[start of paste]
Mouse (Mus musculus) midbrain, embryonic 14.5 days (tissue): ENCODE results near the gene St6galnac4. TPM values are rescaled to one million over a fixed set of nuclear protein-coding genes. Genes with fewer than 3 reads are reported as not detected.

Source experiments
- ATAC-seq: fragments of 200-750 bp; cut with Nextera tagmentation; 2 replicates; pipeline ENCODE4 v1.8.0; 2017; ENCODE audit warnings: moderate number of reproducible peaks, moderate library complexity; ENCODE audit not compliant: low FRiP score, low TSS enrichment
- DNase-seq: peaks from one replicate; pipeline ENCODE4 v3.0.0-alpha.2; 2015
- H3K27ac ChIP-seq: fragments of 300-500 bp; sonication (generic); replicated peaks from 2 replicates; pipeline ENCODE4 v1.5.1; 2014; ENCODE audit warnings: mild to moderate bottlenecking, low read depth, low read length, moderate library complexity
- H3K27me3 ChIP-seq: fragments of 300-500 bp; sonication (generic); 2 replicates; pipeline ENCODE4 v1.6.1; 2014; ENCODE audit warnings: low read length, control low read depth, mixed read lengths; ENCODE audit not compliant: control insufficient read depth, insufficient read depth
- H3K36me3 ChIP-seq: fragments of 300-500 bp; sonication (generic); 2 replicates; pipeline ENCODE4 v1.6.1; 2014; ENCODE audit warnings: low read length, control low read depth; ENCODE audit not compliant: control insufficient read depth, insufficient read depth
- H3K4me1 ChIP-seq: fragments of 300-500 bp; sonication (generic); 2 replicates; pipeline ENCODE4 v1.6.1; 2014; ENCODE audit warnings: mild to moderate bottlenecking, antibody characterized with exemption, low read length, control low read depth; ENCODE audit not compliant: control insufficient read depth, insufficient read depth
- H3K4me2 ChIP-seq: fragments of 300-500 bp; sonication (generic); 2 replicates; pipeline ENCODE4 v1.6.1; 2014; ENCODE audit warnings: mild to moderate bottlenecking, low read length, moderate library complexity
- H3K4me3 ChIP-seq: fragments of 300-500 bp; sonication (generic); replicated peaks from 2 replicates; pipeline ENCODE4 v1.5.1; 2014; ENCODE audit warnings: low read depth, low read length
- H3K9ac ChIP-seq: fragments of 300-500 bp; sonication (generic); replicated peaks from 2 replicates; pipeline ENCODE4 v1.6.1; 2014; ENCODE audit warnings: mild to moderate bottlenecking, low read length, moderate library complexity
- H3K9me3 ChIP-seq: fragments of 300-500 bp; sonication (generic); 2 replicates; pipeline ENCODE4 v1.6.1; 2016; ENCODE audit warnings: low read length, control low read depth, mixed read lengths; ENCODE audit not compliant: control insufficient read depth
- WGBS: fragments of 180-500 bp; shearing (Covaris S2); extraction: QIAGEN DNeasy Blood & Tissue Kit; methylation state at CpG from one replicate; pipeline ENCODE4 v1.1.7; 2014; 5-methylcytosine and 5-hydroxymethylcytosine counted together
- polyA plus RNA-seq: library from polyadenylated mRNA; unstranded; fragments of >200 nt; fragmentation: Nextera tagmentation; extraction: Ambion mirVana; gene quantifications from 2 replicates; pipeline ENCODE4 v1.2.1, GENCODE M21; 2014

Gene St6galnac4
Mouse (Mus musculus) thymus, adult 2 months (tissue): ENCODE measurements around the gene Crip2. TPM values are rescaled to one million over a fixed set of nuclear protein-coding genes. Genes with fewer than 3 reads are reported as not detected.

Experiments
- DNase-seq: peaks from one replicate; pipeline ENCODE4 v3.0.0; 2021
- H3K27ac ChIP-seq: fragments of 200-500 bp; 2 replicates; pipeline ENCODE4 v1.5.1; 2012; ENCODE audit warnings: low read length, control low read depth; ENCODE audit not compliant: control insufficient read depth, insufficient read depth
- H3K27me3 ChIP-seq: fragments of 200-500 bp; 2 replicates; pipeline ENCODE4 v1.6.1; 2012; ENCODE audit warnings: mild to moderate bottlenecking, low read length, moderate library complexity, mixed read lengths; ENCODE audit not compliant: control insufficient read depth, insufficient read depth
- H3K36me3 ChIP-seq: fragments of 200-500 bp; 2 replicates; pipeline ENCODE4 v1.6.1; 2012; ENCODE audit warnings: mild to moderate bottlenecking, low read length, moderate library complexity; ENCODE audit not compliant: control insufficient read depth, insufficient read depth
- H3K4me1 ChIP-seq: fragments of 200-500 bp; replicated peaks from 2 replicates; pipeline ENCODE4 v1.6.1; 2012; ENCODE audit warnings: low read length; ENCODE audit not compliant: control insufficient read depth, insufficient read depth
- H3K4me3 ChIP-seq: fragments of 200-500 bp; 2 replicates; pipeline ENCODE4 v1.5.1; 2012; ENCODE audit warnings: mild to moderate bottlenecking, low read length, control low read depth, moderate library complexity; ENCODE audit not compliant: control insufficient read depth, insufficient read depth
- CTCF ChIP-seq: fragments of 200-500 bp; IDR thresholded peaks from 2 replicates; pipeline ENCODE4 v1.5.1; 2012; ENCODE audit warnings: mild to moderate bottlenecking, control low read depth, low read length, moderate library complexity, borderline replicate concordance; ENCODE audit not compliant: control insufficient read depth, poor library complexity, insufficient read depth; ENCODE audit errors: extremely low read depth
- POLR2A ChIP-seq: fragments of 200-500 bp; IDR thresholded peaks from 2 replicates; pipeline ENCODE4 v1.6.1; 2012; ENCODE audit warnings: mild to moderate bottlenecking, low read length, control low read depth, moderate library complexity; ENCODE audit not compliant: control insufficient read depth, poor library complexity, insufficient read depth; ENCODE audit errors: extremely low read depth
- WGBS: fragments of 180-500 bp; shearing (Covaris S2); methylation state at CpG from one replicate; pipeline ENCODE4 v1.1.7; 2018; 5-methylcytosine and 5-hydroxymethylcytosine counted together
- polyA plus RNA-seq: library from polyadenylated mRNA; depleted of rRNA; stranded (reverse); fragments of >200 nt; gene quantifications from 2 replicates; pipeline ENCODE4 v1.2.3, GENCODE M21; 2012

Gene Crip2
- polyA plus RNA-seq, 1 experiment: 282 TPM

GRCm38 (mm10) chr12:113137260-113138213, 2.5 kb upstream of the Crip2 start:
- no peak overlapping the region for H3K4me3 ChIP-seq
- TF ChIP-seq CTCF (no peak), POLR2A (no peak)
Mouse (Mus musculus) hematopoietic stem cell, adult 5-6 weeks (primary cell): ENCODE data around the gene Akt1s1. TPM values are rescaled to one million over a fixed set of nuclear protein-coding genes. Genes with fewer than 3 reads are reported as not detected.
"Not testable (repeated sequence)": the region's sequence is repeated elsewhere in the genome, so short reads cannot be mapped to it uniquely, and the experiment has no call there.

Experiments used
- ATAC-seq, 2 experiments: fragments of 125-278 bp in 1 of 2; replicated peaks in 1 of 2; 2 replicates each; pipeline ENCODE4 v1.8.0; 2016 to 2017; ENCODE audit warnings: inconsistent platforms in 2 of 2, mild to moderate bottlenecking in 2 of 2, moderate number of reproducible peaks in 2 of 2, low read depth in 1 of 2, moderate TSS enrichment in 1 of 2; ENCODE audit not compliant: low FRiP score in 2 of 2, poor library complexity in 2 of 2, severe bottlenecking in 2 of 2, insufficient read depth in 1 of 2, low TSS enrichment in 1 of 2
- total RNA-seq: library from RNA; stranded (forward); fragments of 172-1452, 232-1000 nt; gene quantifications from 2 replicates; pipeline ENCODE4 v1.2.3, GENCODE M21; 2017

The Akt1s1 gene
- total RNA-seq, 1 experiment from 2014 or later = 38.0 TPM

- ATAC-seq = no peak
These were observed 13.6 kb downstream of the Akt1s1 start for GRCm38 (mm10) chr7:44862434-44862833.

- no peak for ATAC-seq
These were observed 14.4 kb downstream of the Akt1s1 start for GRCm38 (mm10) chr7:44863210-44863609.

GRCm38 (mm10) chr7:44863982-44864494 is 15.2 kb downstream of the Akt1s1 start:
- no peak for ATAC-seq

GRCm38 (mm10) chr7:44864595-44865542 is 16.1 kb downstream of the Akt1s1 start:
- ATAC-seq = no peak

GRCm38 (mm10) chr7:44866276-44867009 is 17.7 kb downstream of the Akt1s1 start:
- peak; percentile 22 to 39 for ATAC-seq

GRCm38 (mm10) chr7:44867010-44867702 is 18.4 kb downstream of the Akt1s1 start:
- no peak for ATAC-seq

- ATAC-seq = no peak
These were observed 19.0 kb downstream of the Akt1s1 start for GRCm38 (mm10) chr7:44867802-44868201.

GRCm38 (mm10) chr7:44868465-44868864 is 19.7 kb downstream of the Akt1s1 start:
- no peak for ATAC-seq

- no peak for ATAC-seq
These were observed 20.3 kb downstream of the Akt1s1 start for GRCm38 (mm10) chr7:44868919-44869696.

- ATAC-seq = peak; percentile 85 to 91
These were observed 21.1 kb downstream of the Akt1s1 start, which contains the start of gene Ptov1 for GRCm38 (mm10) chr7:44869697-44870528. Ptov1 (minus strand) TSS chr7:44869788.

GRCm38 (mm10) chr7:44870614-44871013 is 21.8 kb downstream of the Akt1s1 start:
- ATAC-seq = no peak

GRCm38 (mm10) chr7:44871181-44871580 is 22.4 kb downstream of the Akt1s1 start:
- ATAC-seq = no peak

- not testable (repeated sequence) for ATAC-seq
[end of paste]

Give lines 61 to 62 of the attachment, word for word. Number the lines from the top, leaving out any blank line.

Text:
- ATAC-seq = no peak

GRCm38 (mm10) chr7:44871181-44871580 is 22.4 kb downstream of the Akt1s1 start: